Adebe DeRango-Adem

Adebe D.A. is a writer living in Toronto, where she currently studies English at York University and serves as Assistant Editor for the arts and literary journal, Existere. Her work has been featured in sources such as Canadian Woman Studies Journal, The Claremont Review, and The Toronto Star, where her winning piece in the Toronto Poetry Competition was featured. She currently holds the honour of Toronto’s Junior Poet Laureate and is the author of a chapbook entitled Sea Change (Burning Effigy Press, 2007).

Questions & Answers

Is there a specific moment that inspired you to pursue poetry?

I saw every moment as worthy of a story, or a poem. I think it was in reading Leonard Cohen’s “Let Us Compare Mythologies” in my first year in highschool that I realized just how incredible poetry could be. I was even more inspired when I realized Cohen had written those poems in his early twenties.

How/where do you find inspiration today?

Waking up to the light, remembering darkness everywhere, and learning to make light again.

What is your writing process?

I take it from Kerouac’s step 2 of his spontaneous prose: “Time being of the essence in the purity of speech, sketching language is undisturbed flow from the mind of personal secret idea-words, blowing (as per jazz musician) on subject of image.”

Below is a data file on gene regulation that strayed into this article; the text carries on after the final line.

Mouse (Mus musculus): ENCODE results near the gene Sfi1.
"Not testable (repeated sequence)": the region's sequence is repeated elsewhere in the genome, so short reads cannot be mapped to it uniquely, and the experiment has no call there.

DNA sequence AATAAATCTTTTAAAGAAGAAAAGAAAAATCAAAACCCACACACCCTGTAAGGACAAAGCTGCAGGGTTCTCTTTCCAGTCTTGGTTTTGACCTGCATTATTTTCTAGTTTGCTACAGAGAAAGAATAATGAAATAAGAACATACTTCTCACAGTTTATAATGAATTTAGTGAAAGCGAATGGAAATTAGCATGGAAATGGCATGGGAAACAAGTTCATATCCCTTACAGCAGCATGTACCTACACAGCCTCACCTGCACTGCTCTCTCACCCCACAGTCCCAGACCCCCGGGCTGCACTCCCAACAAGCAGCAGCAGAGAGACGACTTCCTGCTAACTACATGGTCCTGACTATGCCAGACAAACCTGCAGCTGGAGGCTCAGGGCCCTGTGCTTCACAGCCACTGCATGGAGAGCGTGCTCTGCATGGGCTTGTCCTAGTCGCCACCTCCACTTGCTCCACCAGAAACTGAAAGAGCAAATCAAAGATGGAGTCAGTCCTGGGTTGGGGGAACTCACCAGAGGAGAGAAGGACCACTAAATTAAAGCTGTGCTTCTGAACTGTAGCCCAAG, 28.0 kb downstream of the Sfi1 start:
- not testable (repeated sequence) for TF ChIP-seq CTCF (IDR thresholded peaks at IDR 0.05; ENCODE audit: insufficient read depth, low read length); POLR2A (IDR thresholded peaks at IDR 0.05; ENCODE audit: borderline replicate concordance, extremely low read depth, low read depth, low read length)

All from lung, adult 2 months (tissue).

What is your revision/editing process?

I try not to overdo the editing process, but generally I try and strip away those words (most often clauses) that do not add meaning. It’s a personal thing.

Did you write poetry in high school? If yes, how did you get started? If no, why not?

I’ve been writing poetry for about ten years, but more seriously in highschool. It was there that I took an influential creative writing class with a teacher who gave us Bukowski and Mishima to read amongst others (they weren’t accepted into secondary English reading lists). I started a poetry group at that time as well, and have since treated poetry as less of a hobby than it is a necessity.

Do you use any resources that a young poet would find useful (e.g. websites, text books, etc.)?

Places for Writers is a great website, and every couple of years I keep my source savvy by purchasing the Writer’s Market.

When you were high school aged, what would have been helpful/motivating to hear from a published poet?

Rejection is arbitrary, and being published isn’t everything. Pursuing your craft for the love of writing is what makes you an authentic writer.

Works by Adebe DeRango-Adem